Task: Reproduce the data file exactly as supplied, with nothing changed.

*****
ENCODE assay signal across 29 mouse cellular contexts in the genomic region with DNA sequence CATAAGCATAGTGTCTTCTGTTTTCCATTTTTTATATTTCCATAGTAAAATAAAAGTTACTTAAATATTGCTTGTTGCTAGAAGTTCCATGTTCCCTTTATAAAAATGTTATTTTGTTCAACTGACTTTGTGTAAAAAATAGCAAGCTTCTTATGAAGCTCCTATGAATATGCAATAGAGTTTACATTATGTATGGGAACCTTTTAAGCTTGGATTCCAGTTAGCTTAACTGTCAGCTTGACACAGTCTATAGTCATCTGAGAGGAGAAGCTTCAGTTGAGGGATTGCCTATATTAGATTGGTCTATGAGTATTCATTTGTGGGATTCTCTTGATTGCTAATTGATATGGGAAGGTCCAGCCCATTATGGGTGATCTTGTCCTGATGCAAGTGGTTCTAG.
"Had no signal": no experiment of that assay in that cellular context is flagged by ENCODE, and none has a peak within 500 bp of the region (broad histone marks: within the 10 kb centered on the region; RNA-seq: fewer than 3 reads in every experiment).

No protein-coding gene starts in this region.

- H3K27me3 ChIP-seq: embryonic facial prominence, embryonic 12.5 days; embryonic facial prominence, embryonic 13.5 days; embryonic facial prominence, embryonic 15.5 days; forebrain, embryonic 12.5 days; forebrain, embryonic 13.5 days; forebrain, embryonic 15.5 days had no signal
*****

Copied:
ENCODE assay signal across 29 mouse cellular contexts in the genomic region with DNA sequence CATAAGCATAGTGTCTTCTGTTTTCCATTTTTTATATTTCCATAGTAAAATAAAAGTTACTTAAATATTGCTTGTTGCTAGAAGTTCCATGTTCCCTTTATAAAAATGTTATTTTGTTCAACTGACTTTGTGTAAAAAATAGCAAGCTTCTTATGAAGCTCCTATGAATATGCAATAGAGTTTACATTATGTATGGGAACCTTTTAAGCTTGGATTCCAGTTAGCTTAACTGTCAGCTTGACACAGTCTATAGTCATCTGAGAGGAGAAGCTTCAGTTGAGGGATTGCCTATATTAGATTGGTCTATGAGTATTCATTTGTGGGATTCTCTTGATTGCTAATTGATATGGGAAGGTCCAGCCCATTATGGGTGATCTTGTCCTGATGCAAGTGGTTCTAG.
"Had no signal": no experiment of that assay in that cellular context is flagged by ENCODE, and none has a peak within 500 bp of the region (broad histone marks: within the 10 kb centered on the region; RNA-seq: fewer than 3 reads in every experiment).

No protein-coding gene starts in this region.

- H3K27me3 ChIP-seq: embryonic facial prominence, embryonic 12.5 days; embryonic facial prominence, embryonic 13.5 days; embryonic facial prominence, embryonic 15.5 days; forebrain, embryonic 12.5 days; forebrain, embryonic 13.5 days; forebrain, embryonic 15.5 days had no signal